Have you guys noticed how many great books there are? There are so many great books! I have to read so many books for my job that every so often, I forget that books are great because it is a job and it can be a chore. So then I will start grumbling to myself about how I have to read all these stupid books (even though they are generally pretty great books I am reading for this job of mine), and that is when I know it is time to recharge my reader self. By reading books, of course! But not work books. When I start feeling annoyed at the reading part of my job, I go to the shelf of unread books and pull something made of pure joy from it. A book that I do not have to read for my job, but rather one I have to read because it is just too great not to read. Ancillary Sword, the sequel to Ann Leckie’s magnificent Ancillary Justice, was recently one such book (and maybe I will write about that or maybe I will wait for the third book and discuss overall thoughts on the trilogy). Another was Nao-Cola Yamamzaki’s equally delightful Watashi no Naka no Otoko no Ko (The Boy Inside Me).
I actually read this one back when it came out in 2012 because I love Yamazaki’s writing, and any book with a title like that is just pandering to my interest in explorations of gender. I honestly don’t know why I didn’t write about it then; maybe I was in a deadline crunch? At any rate, I am writing about it now. I had a meeting earlier this month (about books, of course), and this title came up. And then suddenly, the whole book came flooding back to me, and I knew that I needed to read it again. I knew that it was one of those great books that reminds me of all the reasons I love reading and the fact that I get paid to read for a living.
Yamazaki is one of those writers who makes me wish I could write anything half as good as what she produces. She’s funny and insightful and has the weirdest eye for detail that makes everything seem so real and dreamy at the same time. Only a few pages in, she has protagonist Yukimura explaining how she assumes that once she makes her debut as a professional romance author, she will become a man and find her one great love. She has no expectation of life as a woman. All the authors she read writing about romance and love were men; thus, in the great love she imagined for herself, she was a man. And basically the whole book is her being confronted by the fact that she is a woman and how she wants to deal with that. Yamazaki shies away from tidy conclusions of any sort; Yukimura’s not trans, but she’s not comfortable with the version of woman she is expected to be and is very into embracing both her masculine and feminine selves.
Although there are many things about Watashi no Naka that make me sigh dreamily and hug the book to my chest, one thing I relate so hard to is the sense of normalcy that permeates the entire thing. Normalcy from Yukimura’s perspective, I mean. It is a thing a friend and I have often discussed: how we feel normal until we go outside and interact with other people. I think everyone maybe feels like this, even if they don’t spend hours talking about it with their friends? There’s this sense of normalcy around how you do things, the family you grew up in, the way you were raised, because that is all you know. And then you meet other people and contrast your life with theirs, and discover abruptly, to your occasional shock, that you are weird. Not everyone’s family eats pancakes for supper, not everyone keeps their almonds in the fridge. And when Yukimura’s first novel is published, she discovers she is weird, although she doesn’t phrase it like that.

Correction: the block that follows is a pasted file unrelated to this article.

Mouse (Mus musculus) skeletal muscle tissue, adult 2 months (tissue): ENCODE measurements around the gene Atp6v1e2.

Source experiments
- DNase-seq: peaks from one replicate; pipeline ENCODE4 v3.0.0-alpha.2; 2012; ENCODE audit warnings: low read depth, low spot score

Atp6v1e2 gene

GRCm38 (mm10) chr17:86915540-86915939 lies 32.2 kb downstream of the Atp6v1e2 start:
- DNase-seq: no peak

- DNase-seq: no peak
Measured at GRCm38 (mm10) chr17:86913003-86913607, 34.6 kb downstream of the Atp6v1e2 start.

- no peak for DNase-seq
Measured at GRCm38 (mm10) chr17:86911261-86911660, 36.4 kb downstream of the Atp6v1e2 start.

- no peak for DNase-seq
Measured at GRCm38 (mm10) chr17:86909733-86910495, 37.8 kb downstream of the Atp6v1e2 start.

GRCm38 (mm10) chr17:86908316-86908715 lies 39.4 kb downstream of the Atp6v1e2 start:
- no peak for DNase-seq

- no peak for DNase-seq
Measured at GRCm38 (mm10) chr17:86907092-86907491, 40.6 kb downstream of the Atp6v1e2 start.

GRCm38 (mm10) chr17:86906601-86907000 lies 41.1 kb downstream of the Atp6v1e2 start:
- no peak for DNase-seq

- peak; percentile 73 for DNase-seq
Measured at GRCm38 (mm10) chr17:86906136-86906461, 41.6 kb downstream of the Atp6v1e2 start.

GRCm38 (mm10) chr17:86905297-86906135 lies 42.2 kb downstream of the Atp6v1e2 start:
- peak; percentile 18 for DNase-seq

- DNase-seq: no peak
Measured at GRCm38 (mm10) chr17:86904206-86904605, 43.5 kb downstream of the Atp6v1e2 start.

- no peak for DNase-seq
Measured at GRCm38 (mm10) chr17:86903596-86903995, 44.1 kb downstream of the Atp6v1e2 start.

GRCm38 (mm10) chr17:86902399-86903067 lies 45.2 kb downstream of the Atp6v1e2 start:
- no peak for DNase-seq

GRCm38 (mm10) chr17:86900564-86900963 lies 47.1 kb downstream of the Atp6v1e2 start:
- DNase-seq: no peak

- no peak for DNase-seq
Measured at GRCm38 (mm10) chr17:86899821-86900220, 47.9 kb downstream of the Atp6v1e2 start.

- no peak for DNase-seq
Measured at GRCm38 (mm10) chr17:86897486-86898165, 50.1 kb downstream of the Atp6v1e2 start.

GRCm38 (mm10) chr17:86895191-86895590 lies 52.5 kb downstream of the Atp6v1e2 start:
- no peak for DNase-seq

She learns that she is a woman by the persistent labelling of her in the media as a “woman writer”. And then she is unable to forget her gender ever. No matter where she goes or what she does, someone is there to remind her that she is of the lady parts persuasion. And although she is forced to concede her womanliness when it comes to her physical self, she is determined not to lose that battle for her writer self. She gets her editor (a handsome guy) to be her stand-in in photos, insists on more masculine covers for her books, and generally tries to build a reputation as being an author of “ambiguous gender”.
Yamazaki doesn’t flinch in the face of complexity. Yukimura’s feelings about herself and the world she finds herself in are messy and sometimes contradictory, changing over the course of the fifteen or so years of her life in the novel. In a trip to Nepal, she comes to really embrace the idea of existing without being seen, that idea of being normal when you’re by yourself and no one’s looking. She moves through affairs, friendships, unrequited love, finding her footing as she continues to churn out her books and grows to see herself in new ways, fine-tuning her appearance as she does so that the person she is inside and the person she is outside grow closer together.
I kept thinking about Kawakami’s Subete Mayonako no Koibito-tachi while I was reading Watashi no Naka again. There’s something really similar in the tone, given that both books are essentially narrations of a woman’s life, about women who rebuild themselves in a way. And they came out just months apart, so maybe there was something in the air back then. But Watashi no Naka’s Yukimura feels like the person hiding inside of Subete’s Irie. Like if Irie had just been able to be honest with herself when she was nineteen, she would’ve travelled the weird and difficult path of her heart to a different life than the uncomfortable downward spiral she marches through in Subete. So, uh, be true to yourself, I guess?